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Hope on the horizon



With the ongoing and ever-deepening crisis in Ireland’s fishing industry, a long overdue “commitment to work together” statement has today been issued by four of the Irish fishing producer organisations (IFPO, KFO, IS&WPO and IS&EPO) along with the processing representative body IFPEA.


Despite all the efforts of individual organisations over the years, each working on behalf of their members to deal with the ever-increasing challenges on a national and European level, it has been clear for some time that a more formal united industry front is what has been needed to highlight the concerns of the Irish fishing industry and to provide a platform to challenge these issues on a broader political, administrative and media level if Irish fishermen and Irish processing companies are to ever see any hope of fair play or the “level playing field” that the EU Fisheries Commission claims to employ in its CFP which many feel is a regime clearly benefiting many EU member states at the cost to the Irish fishing industry.


Not being a producer organisation the IFSA is understandably not officially part of this collaboration but nonetheless enjoys a healthy working relationship with these POs and fully supports this ‘new dawn’ which will finally give the opportunity for more centralised and official representation after years of this industry suffering a regime of a ‘divide & conquer’ attitude by some in authority in Ireland’s marine political and civil service departments.




STATEMENT:


Five Fishing Organisations Unite for EU Change  

 

Five Irish fishing producing and processing seafood organisations have come together to demand change at national and EU level.  They have issued a joint statement following a full day’s collaboration in Dublin.  

 

‘Our objective is to work together on raising awareness of critical challenges impacting the sector at both national and EU level’, they said in their statement.


The organisations are the Killybegs Fisherman’s Organisation (KFO), the Irish Fish Producers Organisation (IFPO), the Irish South & West Fish Producers Organisation (IS&WPO), the Irish South & East Fish Producers Organisation (IS&EPO), and the Irish Fish Processors and Exporters Association (IFPEA).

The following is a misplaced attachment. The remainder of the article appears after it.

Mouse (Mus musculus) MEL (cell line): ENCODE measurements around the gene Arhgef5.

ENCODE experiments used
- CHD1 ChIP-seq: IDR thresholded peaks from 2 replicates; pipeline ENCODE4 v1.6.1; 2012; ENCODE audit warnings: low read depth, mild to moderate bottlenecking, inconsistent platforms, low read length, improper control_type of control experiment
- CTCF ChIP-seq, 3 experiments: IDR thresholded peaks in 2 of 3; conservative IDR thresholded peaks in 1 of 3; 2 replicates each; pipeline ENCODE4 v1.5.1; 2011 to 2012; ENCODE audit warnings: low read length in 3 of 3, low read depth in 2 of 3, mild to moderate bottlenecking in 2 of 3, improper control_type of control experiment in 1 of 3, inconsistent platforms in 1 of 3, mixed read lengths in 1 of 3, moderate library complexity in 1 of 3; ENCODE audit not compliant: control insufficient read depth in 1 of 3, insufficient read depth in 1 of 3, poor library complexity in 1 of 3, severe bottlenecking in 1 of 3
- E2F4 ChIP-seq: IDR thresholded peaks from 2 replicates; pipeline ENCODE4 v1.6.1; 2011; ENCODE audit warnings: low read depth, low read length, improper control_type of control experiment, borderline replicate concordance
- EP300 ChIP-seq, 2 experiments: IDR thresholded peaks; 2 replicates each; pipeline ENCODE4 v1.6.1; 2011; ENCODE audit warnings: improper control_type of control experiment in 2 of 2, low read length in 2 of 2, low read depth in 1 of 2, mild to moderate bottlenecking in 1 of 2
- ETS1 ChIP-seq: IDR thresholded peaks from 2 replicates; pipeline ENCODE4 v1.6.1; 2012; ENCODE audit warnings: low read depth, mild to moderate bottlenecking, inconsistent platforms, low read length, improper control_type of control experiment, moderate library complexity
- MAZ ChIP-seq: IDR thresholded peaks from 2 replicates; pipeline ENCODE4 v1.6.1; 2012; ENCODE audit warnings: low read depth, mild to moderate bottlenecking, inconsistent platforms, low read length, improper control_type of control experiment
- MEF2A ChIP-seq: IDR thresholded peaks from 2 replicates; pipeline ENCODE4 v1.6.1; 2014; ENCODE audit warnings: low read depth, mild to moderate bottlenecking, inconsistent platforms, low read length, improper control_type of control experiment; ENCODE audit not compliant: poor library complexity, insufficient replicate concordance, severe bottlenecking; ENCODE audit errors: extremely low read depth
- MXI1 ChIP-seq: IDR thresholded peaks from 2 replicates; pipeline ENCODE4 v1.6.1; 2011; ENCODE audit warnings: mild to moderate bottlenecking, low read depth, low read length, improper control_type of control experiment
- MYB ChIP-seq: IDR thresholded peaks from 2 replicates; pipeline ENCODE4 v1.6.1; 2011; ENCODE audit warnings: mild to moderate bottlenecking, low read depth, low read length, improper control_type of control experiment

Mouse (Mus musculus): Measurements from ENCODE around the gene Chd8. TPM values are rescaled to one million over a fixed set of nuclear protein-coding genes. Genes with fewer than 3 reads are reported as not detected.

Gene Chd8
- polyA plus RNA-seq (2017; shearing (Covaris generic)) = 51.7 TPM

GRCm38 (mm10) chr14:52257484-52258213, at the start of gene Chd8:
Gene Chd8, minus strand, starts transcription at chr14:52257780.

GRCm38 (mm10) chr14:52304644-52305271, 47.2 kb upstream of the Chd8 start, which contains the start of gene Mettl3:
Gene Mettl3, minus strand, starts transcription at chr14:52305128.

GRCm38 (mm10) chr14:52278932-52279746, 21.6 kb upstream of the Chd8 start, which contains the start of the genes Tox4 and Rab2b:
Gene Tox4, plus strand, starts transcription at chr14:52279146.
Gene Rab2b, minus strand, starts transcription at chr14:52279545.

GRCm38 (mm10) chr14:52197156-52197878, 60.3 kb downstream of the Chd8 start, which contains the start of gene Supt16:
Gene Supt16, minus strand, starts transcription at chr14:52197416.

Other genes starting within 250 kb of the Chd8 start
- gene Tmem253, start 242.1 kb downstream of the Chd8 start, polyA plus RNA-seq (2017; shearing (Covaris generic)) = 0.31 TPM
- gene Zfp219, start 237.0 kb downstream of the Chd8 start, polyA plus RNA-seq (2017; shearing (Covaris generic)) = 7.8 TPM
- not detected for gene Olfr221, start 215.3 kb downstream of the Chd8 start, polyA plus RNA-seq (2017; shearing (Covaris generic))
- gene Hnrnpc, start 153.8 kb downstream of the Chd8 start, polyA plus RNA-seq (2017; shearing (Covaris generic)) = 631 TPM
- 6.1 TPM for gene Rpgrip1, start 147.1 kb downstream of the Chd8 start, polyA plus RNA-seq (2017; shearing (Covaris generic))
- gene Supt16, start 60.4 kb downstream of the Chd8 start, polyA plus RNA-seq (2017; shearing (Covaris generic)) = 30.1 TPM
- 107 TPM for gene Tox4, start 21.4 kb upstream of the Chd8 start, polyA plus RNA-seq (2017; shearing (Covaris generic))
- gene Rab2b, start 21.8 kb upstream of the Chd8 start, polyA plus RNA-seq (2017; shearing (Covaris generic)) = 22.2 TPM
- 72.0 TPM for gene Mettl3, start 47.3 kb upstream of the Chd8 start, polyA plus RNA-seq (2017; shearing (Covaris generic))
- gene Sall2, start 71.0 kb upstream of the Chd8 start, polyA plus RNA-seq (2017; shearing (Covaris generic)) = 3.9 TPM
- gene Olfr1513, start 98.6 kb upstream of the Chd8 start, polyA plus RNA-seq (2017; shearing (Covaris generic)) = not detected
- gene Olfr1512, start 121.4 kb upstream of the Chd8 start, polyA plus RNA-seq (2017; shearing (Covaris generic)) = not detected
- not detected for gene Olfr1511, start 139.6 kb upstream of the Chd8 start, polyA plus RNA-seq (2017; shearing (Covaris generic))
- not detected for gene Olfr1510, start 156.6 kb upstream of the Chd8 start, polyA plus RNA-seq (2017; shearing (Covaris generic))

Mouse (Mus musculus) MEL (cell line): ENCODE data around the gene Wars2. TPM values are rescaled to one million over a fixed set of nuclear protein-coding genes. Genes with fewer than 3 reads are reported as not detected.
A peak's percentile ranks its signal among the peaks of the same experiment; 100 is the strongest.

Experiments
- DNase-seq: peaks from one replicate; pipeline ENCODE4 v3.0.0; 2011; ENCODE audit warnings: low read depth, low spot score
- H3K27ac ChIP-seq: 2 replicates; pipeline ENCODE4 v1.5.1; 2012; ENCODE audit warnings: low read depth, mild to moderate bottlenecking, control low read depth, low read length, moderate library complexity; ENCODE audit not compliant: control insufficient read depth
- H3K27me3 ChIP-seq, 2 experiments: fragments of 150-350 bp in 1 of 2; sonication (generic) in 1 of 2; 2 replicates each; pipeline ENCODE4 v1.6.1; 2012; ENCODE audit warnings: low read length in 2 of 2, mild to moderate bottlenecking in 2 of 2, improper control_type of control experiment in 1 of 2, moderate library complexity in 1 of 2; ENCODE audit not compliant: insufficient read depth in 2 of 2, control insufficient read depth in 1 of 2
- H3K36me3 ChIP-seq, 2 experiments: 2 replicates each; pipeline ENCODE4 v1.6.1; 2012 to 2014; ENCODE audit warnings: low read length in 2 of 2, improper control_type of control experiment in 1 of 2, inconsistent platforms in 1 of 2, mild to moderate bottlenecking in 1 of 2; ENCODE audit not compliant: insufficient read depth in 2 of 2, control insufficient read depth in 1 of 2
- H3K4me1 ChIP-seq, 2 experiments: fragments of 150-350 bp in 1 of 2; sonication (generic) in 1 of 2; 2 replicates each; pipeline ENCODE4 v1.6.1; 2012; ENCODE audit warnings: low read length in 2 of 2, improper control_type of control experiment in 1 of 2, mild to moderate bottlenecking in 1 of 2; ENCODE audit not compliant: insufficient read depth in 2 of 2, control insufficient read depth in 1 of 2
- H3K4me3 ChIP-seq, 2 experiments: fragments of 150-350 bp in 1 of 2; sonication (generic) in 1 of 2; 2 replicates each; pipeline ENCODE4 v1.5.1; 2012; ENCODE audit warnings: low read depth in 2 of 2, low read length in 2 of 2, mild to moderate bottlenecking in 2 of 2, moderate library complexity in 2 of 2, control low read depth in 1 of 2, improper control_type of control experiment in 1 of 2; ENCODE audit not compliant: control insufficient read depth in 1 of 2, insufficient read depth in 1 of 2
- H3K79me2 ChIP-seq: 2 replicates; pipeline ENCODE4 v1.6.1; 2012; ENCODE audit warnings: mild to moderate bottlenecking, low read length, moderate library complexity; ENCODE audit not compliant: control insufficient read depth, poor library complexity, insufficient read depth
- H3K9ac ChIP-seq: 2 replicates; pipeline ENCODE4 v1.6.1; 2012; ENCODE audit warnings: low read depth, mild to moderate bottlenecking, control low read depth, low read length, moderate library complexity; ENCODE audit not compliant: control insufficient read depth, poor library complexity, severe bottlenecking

The organisations say they have ‘committed to work closely together in a more formalised relationship. We aim to enhance our collective effectiveness as sectoral representatives by presenting a united front’. 

 

Dominic Rihan, CEO of the KFO describes this as a “a first step in a fast-track process towards a more focused and coherent united approach”, adding that this is “to best represent our membership at both catching and onshore processing segments. We want to develop a national perspective and map a sustainable future for the sector that supports our coastal communities.” 

 

Aodh O Donnell CEO of the IFPO supports the need for the initiative to collaborate. “Together, we can start a comprehensive wide ranging industry engagement. “It is heartening to have cohesion and commitment to a plan that will strategically drive us forward.” 

 

O Donnell says the need for improved co-operation is imperative: “The situation is changing rapidly. We each have a responsibility to mediate, and to deliver better outcomes on a shared basis for our sector that is at a critical juncture. The work plan we agreed prioritises the re-establishing of an effective liaison process with the Marine Minister and his Department officials.”  

 

John Lynch CEO of the IS&EPO said he was “confident that we have a shared view of the essentials to deliver for our members. This is a significant step forward and together we will make progress to advance the sector. Positive change can be achieved if we put our shoulder to the wheel as an aligned group.” 

 

Brendan Byrne CEO of the IFPEA says his organisation is supportive of this move to develop appropriate collaborative strategies. “Having a road map is useful to move forward. A key outcome is a consensus agreement on the challenges we face in post Brexit and the need to radically reform the Common Fisheries Policy. The support of the Minister and his team will be key to developing a strategic approach.” 

 

Patrick Murphy CEO of the IS&WPO says the move to unite efforts and initiatives is long overdue. “Collectively we have a broad set of shared experiences and capacities. We have been very adversely hit by external factors such as Brexit and the reduction in quotas in recent years. Improved, effective engagement with the Minister and the EU at policy level is a starting point in our aligned workplan.” 

 

“The Irish fishing industry has been dealt a hammer blow by Brexit on top of the CFP, which is now outdated,” says Dominic Rihan of the KFO. “Therefore, this systematic engagement will help to drive and deliver positive change but is reliant on proactive engagement at national and EU Level.” 

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